The empyreal sovereignty can be compared to a man who unknowingly had a treasure [hidden] in his field and, [after] his death, he left it to his [son]. The son did not know (either). He took over the field (and) gave it [away]; [and] whoever bought it went plowing and [stumbled upon] the treasure. He began to give money at interest to whom he loved.
The parable speaks of the owner of a field, his son who inherits the field, and a buyer to whom the later gives the field away. These three individuals represent the three orientations of the soul alternatively called angelic (the last owner), psychical (the second owner), and earthly (the first owner) by the Naassene (according to the second-third century Christian theologian Hippolytus of Rome) or pneumatici (“those of the Spirit,” the initiands or gnostici), the psychici, and hylici by the Valentinian Gnostics. In ABook to Free the Soul, I refer to them as the initiands (Gnostics), the easy believers, and the materialists.
The materialist is incognizant of the inner spiritual dimension. The easy believers have an inner spiritual life but do not probe its depths. They prefer to relinquish analytical thinking and surrender their mind to the purveyors of spirituality who will map for them the territory within. Only the initiand invests completely in the inner field where she finds the hidden treasure, the liberating gnosis revealed by the angel of the innermost. She then shares the sacred knowledge (metaphorically “the money,” because of its value) with those who are closest to her and reaps the benefits (interests) of passing on what she has learnt. Indeed, the reward is an even greater depth of knowledge. As Manly P. Hall wrote:
In things pertaining to occult philosophy, … if the lay instructor is actually in contact with the higher worlds he will learn far more while he is teaching than will those to whom he is explaining the subject under discussion.
And he said: “Man can be compared to a wise fisher who cast his net at sea and drew it up full of small fish from below (the surface). Among them the wise fisher found a fine, large fish. He threw away the fry back into the sea, and he had no difficulty choosing the large fish. He who has an ear to lend, let him listen.
—Gospel of Thomas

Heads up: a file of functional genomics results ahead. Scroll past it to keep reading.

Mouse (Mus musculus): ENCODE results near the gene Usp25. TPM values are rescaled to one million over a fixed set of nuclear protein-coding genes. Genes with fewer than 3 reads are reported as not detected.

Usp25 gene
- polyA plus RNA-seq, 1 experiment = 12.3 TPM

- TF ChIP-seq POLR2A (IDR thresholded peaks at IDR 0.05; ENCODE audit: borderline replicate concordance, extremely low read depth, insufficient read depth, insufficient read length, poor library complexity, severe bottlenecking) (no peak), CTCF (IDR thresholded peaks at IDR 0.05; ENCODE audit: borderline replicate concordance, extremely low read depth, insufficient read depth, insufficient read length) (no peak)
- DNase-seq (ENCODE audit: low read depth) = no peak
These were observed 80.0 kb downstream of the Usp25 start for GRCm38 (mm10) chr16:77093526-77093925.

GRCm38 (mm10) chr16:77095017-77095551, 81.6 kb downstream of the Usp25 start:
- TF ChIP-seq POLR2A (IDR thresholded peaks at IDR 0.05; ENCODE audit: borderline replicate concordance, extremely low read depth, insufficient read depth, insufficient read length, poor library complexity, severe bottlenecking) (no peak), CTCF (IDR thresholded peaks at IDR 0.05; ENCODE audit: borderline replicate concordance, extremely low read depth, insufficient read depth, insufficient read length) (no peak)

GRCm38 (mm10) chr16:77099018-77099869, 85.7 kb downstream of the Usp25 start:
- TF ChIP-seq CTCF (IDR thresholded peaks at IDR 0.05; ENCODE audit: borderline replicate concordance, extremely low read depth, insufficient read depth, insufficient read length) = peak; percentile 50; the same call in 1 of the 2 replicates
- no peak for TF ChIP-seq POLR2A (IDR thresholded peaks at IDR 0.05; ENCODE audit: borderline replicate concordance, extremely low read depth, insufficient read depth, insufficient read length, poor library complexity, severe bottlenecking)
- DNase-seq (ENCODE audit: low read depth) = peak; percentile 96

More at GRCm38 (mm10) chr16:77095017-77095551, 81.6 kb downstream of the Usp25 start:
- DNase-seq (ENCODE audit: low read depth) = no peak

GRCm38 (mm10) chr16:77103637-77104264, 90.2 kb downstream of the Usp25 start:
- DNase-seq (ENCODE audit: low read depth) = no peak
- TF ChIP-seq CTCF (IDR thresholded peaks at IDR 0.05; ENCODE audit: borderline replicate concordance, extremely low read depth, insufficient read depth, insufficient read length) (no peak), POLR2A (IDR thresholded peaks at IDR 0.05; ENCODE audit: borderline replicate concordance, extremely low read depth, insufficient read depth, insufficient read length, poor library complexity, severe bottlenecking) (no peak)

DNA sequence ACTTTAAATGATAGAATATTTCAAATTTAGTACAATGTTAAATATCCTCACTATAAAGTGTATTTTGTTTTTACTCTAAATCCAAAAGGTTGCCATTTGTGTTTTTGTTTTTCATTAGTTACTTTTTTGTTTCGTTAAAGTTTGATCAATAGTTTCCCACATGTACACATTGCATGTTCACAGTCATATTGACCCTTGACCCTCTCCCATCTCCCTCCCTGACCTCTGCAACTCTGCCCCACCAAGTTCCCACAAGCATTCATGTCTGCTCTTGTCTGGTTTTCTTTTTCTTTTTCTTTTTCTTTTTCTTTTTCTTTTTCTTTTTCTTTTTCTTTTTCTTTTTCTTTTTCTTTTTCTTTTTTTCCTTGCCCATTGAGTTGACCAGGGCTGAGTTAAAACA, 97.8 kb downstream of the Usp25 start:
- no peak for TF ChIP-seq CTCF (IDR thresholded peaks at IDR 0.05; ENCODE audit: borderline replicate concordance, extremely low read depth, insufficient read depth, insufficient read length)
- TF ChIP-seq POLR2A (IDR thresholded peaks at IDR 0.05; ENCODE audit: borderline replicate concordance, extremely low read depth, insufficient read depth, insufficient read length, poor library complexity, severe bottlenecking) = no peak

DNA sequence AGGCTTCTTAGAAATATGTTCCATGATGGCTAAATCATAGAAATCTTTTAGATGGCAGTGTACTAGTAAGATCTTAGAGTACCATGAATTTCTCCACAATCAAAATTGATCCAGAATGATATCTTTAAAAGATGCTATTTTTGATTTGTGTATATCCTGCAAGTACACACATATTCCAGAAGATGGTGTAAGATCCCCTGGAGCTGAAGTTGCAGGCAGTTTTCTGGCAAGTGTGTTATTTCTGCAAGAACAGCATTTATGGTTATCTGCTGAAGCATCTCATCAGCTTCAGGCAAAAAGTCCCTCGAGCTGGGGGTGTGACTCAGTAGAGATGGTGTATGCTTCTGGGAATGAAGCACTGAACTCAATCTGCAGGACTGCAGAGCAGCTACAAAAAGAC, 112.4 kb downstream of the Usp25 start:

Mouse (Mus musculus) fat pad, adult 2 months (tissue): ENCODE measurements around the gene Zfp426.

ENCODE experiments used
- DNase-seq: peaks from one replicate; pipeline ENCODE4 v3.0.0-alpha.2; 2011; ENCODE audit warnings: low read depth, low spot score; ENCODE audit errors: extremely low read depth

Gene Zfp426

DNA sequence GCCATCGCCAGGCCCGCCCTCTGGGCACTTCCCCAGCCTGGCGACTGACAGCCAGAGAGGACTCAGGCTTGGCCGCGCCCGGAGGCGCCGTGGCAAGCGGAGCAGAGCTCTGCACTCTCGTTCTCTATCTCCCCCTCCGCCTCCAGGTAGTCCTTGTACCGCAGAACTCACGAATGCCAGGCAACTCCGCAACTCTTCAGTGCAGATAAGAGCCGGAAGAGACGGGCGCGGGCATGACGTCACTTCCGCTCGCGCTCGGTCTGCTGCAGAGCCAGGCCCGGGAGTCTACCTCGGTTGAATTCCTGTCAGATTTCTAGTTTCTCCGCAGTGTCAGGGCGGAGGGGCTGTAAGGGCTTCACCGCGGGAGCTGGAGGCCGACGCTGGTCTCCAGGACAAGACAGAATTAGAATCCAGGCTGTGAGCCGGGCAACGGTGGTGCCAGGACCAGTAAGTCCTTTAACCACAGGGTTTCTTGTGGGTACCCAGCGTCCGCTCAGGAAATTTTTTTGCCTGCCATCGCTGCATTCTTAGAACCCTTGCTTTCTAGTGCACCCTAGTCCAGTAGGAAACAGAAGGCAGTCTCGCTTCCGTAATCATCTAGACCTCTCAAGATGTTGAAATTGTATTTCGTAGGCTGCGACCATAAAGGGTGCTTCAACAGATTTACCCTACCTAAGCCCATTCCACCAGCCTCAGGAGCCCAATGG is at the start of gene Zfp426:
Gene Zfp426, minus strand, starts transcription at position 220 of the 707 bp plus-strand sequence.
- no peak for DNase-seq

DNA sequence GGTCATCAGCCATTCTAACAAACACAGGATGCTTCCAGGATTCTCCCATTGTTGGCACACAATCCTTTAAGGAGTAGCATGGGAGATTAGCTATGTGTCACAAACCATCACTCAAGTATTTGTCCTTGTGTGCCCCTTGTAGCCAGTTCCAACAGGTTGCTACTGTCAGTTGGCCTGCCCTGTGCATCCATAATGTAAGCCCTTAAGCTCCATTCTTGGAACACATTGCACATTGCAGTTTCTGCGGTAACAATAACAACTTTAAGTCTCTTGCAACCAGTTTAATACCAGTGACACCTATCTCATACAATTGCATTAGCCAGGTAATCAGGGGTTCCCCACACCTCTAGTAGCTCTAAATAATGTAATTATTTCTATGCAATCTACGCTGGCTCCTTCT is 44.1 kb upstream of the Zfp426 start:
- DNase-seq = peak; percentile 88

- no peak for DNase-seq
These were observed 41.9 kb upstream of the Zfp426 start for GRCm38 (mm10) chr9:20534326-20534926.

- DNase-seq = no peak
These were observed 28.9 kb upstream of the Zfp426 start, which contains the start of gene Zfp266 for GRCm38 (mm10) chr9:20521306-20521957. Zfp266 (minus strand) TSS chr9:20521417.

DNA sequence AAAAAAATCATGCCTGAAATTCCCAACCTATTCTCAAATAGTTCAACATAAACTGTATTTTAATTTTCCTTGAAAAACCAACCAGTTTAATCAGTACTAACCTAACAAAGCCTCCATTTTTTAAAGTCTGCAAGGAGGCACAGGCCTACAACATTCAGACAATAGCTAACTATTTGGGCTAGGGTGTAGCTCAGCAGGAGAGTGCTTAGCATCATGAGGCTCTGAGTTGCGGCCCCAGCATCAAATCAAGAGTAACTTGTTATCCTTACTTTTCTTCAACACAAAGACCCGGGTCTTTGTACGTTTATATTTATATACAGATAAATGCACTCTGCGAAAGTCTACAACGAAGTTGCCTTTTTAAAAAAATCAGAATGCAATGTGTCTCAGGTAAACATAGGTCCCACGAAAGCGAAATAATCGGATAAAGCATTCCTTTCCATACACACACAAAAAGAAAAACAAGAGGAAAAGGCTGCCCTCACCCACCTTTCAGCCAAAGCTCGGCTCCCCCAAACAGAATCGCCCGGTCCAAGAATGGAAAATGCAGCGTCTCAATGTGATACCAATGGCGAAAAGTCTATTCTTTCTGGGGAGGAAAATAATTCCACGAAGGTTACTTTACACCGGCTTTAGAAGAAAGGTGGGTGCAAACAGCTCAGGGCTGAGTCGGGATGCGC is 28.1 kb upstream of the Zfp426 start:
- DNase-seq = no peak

The first parable-like saying of Thomas breaks away from the author’s cryptic, mystifying style and surprises with its common-sense thrust, and simplicity. The wisdom of the fisher resembles the pragmatism of the child who discards his smaller treats in favor of the biggest one. Several logia in Thomas’ gospel play on the mystical theme of a return to childhood as a prerequisite for the liberation of the divine essence. If we are asked to lend an attentive ear, there must be matters of the foremost importance to be learned from the fisherman who chooses one large fish over many small ones. In the last paragraph of his massive epic novel Musashi, Eiji Yoshikawa offers a surprising conclusion to the readers who for months had been kept enthralled by the characters’ adventures (the novel was originally serialized): “The little fishes, abandoning themselves to the waves, dance and sing, and play, but who knows the heart of the sea, a hundred feet down? Who knows its depth?“ The philosophical wink is clever: we are the little fishes, preoccupied by trifles and frivolities at the surface while incognizant of the great, meaningful depths were the Spirit dwells. That is also the key to understand Logion 8. Unlike his counterparts, the fishers of men in the Gospel of Matthew (see Matthew 4:19), the gnostic fisher imagined by Thomas has no intention to turn the fry into a flock. His yearning is for the Spirit, the desirable fish in the inner depths of man. The fish of course was also an emblem for Jesus in early Christianity. So the parable is congruent with the idea that Jesus in Thomas’ writings is an allegorical figure for the indwelling, divine presence.